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From Mike Matrigali <mikem_...@sbcglobal.net>
Subject Re: Collation and string literals limitation in SQL standard?
Date Tue, 05 Jun 2007 16:29:33 GMT


Daniel John Debrunner wrote:
> Following the SQL standard the collation derivation of a string literal 
> and a column reference are both "implicit". This is what the current 
> collation feature is implementing.
> 
> This leads to some interesting cases once Derby supports column specific 
> collations.
> 
> Take:
> 
> create table T(NAME CHAR(10) COLLATE X);
> 
> Now the boolean expression in a query
> 
>    NAME = 'Fred'
> 
> will fail if the collation for 'Fred' is not X. That could exist with 
> the current implementation (literals default to the collation of the 
> current schema) or the original proposal (literals default to the 
> database's collation).
> 
> It gets a little stranger if a comparison expression is used within the 
> create table:
> 
>  create table T(TYPE CHAR(10) COLLATE X CHECK TYPE IN ('CAR', 'PLANE', 
> 'BOAT');
> 
> Now the create table will fail.
> 
> Both of these could be made to work with a COLLATE clause, but it 
> becomes especially strange in the CHECK clause, as the COLLATE clause 
> must now appear multiple times (I think).
> 
>  create table T(TYPE CHAR(10) COLLATE X CHECK TYPE IN ('CAR' COLLATE X, 
> 'PLANE' COLLATE X, 'BOAT' COLLATE X);
> 
> In both of these cases it seems (to me) that what the language really 
> intends is that collation to be used is that of the column reference.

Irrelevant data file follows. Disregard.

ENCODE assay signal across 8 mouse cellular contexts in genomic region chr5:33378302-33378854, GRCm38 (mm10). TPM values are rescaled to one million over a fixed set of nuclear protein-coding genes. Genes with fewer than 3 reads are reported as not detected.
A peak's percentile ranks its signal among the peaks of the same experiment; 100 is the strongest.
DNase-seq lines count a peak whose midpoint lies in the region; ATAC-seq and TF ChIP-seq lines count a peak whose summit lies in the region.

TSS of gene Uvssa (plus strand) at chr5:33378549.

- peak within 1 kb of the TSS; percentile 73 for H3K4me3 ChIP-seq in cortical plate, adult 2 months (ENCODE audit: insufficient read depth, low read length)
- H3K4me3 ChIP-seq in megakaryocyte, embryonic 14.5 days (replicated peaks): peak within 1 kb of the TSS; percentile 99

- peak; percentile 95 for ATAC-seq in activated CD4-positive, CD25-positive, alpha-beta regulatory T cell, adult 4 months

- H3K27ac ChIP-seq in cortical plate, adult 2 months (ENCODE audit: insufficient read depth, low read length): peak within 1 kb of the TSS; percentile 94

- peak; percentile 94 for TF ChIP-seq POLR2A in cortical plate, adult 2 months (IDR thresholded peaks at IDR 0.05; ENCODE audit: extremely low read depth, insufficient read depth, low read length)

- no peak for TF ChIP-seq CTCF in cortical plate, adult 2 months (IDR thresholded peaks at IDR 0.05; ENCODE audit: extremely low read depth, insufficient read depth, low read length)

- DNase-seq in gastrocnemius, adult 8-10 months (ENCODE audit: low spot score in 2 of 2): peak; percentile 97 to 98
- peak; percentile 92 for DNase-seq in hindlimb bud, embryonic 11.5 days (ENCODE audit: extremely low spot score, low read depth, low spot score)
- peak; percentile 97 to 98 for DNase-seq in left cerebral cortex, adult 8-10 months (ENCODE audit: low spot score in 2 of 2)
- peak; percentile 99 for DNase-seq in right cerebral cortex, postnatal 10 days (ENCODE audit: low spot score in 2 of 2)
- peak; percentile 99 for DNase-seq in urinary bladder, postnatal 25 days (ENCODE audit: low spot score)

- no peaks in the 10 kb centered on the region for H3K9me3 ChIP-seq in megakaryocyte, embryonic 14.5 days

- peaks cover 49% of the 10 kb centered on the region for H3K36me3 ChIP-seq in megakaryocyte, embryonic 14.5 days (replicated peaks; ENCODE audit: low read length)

> 
> Note that even without multiple user collations, Derby will have this 
> problem for queries that system columns and user schemas, e.g. 
> sys.systables.TABLENAME = 'MYTABLE' will fail if compiled in a user schema.
> 
> Interestingly both MySQL and Microsoft have solved this problem by 
> adding additional levels to the derivation concept. SQL Standard 
> supports three levels: NONE, IMPLICIT and EXPLICIT.
> 
> Microsoft has added one: Coercible-default between implicit and none.
> 
> http://msdn2.microsoft.com/en-us/library/ms179886.aspx
> 
> and string literals map to coercible-default, thus in the above examples 
> the column's collation will be used.
> 
> MySQL instead has a concept of "coercibility" with six levels, 0-5. This 
> is claimed to be SQL standard but seems to be from an earlier version of 
> the standard. I found another reference to it in some SQL book.
> 
> http://doc.51windows.net/mysql/?url=/mysql/ch10s05.html
> (section 10.5.4)
> 
> Again string literals are at a different level to column references 
> leading to column collation being used.
I don't know any standard reference.  Both the mysql and oracle rules 
seem more user friendly with regard at least to comparison between 
constants and implicit collation references (columns being the case
I usually think of affecting the most usage).
> 
> 
> Does anyone know of any correction in the SQL standard regarding this 
> issue? I haven't been able to find one.
> 
> I'm just thinking about the future and trying to ensure that anyone who 
> implements multiple user collations for Derby won't have to break 
> backwards compatibility to ensure rational behaviour.
> 
> Thanks,
> Dan.
> 
> 

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